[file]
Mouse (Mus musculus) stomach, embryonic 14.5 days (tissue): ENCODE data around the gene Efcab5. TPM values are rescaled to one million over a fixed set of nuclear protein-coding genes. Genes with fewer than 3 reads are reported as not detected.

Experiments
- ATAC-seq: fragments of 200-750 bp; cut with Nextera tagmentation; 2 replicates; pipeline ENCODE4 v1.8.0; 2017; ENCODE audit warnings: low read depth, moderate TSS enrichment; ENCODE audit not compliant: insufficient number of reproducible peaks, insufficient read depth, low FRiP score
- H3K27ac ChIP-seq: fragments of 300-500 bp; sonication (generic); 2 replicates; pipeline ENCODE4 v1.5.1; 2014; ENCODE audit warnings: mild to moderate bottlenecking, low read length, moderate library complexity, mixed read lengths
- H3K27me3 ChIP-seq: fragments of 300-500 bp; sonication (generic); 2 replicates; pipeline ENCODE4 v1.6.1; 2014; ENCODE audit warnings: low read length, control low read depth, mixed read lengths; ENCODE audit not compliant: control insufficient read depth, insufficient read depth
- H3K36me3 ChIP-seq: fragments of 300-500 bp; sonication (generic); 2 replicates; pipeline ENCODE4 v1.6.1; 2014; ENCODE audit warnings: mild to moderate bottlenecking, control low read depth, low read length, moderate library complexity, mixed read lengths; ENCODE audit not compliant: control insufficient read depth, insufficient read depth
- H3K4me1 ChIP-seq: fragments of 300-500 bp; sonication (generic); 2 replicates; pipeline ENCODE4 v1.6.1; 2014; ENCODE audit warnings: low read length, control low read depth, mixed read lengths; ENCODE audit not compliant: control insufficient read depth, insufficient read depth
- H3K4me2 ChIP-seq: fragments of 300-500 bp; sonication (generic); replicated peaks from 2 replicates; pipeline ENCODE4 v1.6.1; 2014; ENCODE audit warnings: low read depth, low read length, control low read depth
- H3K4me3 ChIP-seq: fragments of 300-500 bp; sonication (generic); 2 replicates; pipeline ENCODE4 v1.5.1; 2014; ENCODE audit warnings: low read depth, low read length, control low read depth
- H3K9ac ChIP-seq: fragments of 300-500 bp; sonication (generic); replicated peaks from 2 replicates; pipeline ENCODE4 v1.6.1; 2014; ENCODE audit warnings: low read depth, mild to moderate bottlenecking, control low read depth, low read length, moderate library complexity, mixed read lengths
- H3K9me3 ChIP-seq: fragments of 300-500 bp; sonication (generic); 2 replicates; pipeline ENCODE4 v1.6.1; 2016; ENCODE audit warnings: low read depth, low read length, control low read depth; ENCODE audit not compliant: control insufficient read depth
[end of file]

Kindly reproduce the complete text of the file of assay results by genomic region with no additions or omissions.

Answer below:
Mouse (Mus musculus) stomach, embryonic 14.5 days (tissue): ENCODE data around the gene Efcab5. TPM values are rescaled to one million over a fixed set of nuclear protein-coding genes. Genes with fewer than 3 reads are reported as not detected.

Experiments
- ATAC-seq: fragments of 200-750 bp; cut with Nextera tagmentation; 2 replicates; pipeline ENCODE4 v1.8.0; 2017; ENCODE audit warnings: low read depth, moderate TSS enrichment; ENCODE audit not compliant: insufficient number of reproducible peaks, insufficient read depth, low FRiP score
- H3K27ac ChIP-seq: fragments of 300-500 bp; sonication (generic); 2 replicates; pipeline ENCODE4 v1.5.1; 2014; ENCODE audit warnings: mild to moderate bottlenecking, low read length, moderate library complexity, mixed read lengths
- H3K27me3 ChIP-seq: fragments of 300-500 bp; sonication (generic); 2 replicates; pipeline ENCODE4 v1.6.1; 2014; ENCODE audit warnings: low read length, control low read depth, mixed read lengths; ENCODE audit not compliant: control insufficient read depth, insufficient read depth
- H3K36me3 ChIP-seq: fragments of 300-500 bp; sonication (generic); 2 replicates; pipeline ENCODE4 v1.6.1; 2014; ENCODE audit warnings: mild to moderate bottlenecking, control low read depth, low read length, moderate library complexity, mixed read lengths; ENCODE audit not compliant: control insufficient read depth, insufficient read depth
- H3K4me1 ChIP-seq: fragments of 300-500 bp; sonication (generic); 2 replicates; pipeline ENCODE4 v1.6.1; 2014; ENCODE audit warnings: low read length, control low read depth, mixed read lengths; ENCODE audit not compliant: control insufficient read depth, insufficient read depth
- H3K4me2 ChIP-seq: fragments of 300-500 bp; sonication (generic); replicated peaks from 2 replicates; pipeline ENCODE4 v1.6.1; 2014; ENCODE audit warnings: low read depth, low read length, control low read depth
- H3K4me3 ChIP-seq: fragments of 300-500 bp; sonication (generic); 2 replicates; pipeline ENCODE4 v1.5.1; 2014; ENCODE audit warnings: low read depth, low read length, control low read depth
- H3K9ac ChIP-seq: fragments of 300-500 bp; sonication (generic); replicated peaks from 2 replicates; pipeline ENCODE4 v1.6.1; 2014; ENCODE audit warnings: low read depth, mild to moderate bottlenecking, control low read depth, low read length, moderate library complexity, mixed read lengths
- H3K9me3 ChIP-seq: fragments of 300-500 bp; sonication (generic); 2 replicates; pipeline ENCODE4 v1.6.1; 2016; ENCODE audit warnings: low read depth, low read length, control low read depth; ENCODE audit not compliant: control insufficient read depth